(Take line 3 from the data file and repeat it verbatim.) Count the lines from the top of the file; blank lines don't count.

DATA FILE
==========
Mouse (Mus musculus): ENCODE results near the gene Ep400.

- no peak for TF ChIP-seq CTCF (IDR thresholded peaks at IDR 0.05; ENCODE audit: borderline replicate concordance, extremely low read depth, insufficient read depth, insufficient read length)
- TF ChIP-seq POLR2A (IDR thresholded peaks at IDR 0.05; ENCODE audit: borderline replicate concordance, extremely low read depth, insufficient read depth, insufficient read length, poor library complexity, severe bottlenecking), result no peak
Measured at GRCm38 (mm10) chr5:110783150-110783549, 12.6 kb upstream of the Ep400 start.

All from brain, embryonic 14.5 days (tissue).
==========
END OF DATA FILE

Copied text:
- TF ChIP-seq POLR2A (IDR thresholded peaks at IDR 0.05; ENCODE audit: borderline replicate concordance, extremely low read depth, insufficient read depth, insufficient read length, poor library complexity, severe bottlenecking), result no peak